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Apple argues diverse book publisher contracts prove non-collusion in DOJ suit

post #1 of 27
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Defending itself from U.S. Department of Justice allegations of e-book price fixing, Apple on Tuesday pointed to the diverse contract terms it made with five major publishing houses as evidence against purported conspiracy.

A follow-up report to yesterday's proceedings from AllThingsD says Apple lawyer Orin Snyder brought up the negotiated terms multiple times during the bench trial now in front of U.S. District Court Judge Denise Cote.

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The composition of Apple's agreements with five of the biggest book publishers in the world is central to the Justice Department's antitrust argument, which holds that the companies worked hand-in-hand to falsely inflate e-book prices in the iBookstore. At the core of Apple's pricing strategy was a so-called "most favored nations" clause that allows publishers to set e-book pricing, but precludes them from selling the same content to other retailers at a lower price.

?[Apple's MFN] was not structured like a standard MFN in favor of a retailer, ensuring Apple that it would receive the best available wholesale price,? the DOJ said in its complaint. "Instead of an MFN designed to protect Apple?s ability to compete, this MFN was designed to protect Apple from having to compete on price at all, while still maintaining Apple?s 30 percent margin.?

The government contends that by having the MFN deals in place, Apple and its cohorts willingly conspired to hike e-book prices. As noted by AllThingsD, such a scheme would likely call for similar, if not identical, terms for each publisher. As revealed in court, however, the arrangements were widely varied.

Snyder pointed out that, while a price-matching provision was included in each contract, Apple negotiated different MFNs for each of the five publishers.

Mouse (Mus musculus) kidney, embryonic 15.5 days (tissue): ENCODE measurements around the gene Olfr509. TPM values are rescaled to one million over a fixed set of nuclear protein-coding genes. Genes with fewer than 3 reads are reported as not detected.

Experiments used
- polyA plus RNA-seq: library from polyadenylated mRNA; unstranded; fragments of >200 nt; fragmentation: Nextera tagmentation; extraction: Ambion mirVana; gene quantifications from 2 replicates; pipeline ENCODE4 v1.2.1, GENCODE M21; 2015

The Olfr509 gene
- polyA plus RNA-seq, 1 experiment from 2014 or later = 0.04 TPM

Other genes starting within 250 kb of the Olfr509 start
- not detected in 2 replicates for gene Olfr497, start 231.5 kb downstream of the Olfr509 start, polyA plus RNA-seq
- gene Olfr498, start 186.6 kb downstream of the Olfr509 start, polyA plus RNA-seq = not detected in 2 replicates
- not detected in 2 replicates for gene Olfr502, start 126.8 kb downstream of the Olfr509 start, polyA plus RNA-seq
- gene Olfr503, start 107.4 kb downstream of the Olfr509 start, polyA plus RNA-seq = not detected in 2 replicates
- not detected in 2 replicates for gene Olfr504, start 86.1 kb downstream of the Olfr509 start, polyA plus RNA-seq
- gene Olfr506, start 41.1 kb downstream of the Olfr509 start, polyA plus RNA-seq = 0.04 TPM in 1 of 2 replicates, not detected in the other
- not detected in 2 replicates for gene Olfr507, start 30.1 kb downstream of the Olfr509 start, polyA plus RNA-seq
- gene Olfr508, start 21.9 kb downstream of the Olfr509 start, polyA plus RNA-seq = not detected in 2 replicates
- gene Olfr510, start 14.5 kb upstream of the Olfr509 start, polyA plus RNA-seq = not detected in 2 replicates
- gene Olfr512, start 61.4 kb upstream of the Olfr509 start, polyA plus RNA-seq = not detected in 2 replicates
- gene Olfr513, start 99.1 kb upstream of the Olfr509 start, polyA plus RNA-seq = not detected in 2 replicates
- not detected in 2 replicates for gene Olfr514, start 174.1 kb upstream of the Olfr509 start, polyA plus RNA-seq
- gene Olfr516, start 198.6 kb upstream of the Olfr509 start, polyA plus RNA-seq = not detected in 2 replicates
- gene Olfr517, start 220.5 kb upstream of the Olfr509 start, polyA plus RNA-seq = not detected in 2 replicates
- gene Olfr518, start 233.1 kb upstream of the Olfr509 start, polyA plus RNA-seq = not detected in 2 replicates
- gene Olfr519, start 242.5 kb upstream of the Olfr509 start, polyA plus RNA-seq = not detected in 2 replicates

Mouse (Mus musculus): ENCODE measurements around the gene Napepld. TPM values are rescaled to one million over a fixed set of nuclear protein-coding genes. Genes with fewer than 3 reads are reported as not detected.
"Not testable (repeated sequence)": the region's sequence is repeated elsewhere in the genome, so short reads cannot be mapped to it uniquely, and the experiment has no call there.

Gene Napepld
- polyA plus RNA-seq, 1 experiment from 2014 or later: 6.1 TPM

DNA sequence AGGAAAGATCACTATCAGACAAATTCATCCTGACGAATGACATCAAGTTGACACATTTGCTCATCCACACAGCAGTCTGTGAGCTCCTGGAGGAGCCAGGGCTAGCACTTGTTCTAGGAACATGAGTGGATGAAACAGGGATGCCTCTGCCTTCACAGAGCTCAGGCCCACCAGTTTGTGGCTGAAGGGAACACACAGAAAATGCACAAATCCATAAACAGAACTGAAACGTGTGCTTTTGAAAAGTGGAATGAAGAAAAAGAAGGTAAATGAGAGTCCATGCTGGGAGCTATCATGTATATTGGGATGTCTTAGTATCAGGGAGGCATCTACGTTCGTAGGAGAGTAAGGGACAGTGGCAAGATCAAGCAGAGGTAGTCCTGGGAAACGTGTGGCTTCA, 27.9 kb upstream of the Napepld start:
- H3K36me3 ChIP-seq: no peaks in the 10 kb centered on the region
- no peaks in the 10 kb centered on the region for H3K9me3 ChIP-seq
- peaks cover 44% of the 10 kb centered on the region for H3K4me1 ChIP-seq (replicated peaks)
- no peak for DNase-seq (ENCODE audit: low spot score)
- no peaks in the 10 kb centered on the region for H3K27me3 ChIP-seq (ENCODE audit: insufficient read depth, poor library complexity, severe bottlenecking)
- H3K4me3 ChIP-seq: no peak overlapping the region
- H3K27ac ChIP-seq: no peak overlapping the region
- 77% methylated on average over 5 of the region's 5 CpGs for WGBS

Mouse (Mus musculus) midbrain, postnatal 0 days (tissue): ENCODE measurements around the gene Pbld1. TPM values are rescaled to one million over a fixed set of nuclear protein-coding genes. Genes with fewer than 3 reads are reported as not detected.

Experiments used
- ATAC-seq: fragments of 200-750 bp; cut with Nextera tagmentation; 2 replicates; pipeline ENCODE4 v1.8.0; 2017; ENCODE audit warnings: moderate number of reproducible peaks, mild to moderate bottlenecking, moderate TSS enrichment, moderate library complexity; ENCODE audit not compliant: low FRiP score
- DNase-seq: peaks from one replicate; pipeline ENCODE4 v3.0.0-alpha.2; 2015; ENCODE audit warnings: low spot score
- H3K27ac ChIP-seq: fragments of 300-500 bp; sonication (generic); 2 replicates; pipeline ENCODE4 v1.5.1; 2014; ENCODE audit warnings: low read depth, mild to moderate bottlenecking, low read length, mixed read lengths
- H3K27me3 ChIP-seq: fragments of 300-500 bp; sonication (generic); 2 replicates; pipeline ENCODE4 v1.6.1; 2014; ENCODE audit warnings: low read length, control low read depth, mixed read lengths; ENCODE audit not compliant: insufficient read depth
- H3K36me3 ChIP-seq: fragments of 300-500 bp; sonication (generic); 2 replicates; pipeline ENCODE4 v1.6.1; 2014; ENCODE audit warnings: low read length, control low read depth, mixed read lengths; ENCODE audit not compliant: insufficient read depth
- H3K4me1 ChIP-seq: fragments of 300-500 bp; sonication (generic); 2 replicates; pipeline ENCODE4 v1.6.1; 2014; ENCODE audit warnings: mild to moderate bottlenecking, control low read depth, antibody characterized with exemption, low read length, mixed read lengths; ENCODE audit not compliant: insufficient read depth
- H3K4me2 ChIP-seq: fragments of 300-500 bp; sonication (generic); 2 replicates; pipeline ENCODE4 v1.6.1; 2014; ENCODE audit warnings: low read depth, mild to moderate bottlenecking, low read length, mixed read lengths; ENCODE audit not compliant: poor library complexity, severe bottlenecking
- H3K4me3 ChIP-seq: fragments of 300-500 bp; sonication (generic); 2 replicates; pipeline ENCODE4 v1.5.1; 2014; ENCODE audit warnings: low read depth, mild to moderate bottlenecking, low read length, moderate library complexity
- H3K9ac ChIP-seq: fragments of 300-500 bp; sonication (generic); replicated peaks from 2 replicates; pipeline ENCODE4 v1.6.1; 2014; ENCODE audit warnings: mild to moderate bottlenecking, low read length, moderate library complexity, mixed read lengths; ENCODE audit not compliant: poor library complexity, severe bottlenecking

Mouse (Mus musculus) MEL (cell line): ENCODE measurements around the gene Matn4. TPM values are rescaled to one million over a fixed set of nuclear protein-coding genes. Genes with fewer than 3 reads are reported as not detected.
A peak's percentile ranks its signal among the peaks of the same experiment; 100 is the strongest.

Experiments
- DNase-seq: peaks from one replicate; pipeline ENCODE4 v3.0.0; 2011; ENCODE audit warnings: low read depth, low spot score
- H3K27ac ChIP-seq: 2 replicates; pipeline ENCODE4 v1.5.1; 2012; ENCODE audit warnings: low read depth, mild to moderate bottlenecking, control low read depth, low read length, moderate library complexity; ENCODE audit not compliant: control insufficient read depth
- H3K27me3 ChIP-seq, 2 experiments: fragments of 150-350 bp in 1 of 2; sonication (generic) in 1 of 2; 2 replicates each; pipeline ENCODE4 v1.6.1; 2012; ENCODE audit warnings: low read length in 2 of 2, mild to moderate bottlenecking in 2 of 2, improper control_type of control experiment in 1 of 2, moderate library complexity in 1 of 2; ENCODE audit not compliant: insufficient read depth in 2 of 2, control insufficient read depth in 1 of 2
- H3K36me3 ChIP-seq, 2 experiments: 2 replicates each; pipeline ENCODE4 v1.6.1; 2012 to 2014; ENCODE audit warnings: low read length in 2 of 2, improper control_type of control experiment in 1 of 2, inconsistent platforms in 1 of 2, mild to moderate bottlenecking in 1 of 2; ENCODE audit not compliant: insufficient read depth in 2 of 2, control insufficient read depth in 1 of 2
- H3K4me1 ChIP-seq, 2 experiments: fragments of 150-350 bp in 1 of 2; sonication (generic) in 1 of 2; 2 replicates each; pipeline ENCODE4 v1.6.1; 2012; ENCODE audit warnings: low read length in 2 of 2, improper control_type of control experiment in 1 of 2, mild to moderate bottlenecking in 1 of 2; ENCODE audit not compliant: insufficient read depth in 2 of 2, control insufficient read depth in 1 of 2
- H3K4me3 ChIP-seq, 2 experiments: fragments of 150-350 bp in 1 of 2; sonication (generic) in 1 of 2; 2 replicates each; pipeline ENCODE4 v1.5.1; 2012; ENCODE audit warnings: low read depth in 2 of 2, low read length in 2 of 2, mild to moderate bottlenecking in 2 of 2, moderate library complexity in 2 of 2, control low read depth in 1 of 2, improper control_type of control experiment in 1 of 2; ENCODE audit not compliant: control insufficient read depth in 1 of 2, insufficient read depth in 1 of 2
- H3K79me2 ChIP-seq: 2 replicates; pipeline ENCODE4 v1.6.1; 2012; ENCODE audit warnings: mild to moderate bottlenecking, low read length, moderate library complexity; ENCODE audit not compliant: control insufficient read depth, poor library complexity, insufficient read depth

On Tuesday, Penguin Books CEO David Shanks, whose company is one of the five involved in the case, said there was some concern over market leader Amazon's wholesale pricing model. The online retail giant's strategy is counter to Apple's "agency model" in that it puts pricing power in the hands of book resellers by allowing them to sell content at or below cost.

"What transpired was by having e-books now at $9.99, it was cannibalizing hardcover editions, which sold on average at $26," Shanks said, referring to Amazon's strategy.

While his testimony was at times damning to Apple's case, Shanks did say that Penguin "strongly resisted" the MFN model, fearing Apple would simply match Amazon's already low prices and add a commission on top.

While not a silver bullet, the revelation is likely to bring some scrutiny of the DOJ's assertions.

The trial is set to continue for the next three weeks, with high-ranking executives like Apple's vice president of Internet Software and Services Eddy Cue set to take the stand.
post #2 of 27

Of course now that evidence from both sides comes out things aren't so clear-cut anymore.

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post #3 of 27

Sorry but that is a bogus excuse, if they don't want their high priced hard cover books cannibalized then don't offer that book in e book format until they are done with their hard cover. Further maybe people do not prefer hardcover books.

 

It still does not remove what Apple did in their contract of making the publishers set up contracts that forbid other businesses from selling books at a lower price than Apple.

 

That is price fixing at its finest, no if ands or buts about it.

post #4 of 27
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Originally Posted by Victory2013 View Post

Sorry but that is a bogus excuse, if they don't want their high priced hard cover books cannibalized then don't offer that book in e book format until they are done with their hard cover. Further maybe people do not prefer hardcover books.

So the only two options you see are don't sell eBooks or don't complain when the monopolistic retailer dumped that at a significant loss to corner a market and running their product's value? 1rolleyes.gif
Quote:
It still does not remove what Apple did in their contract of making the publishers set up contracts that forbid other businesses from selling books at a lower price than Apple.

That is price fixing at its finest, no if ands or buts about it.

MFN is not illegal. It's also not what the DoJ is arguing so you lose on both fronts.

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post #5 of 27
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Originally Posted by Victory2013 View Post

Sorry but that is a bogus excuse, if they don't want their high priced hard cover books cannibalized then don't offer that book in e book format until they are done with their hard cover. Further maybe people do not prefer hardcover books.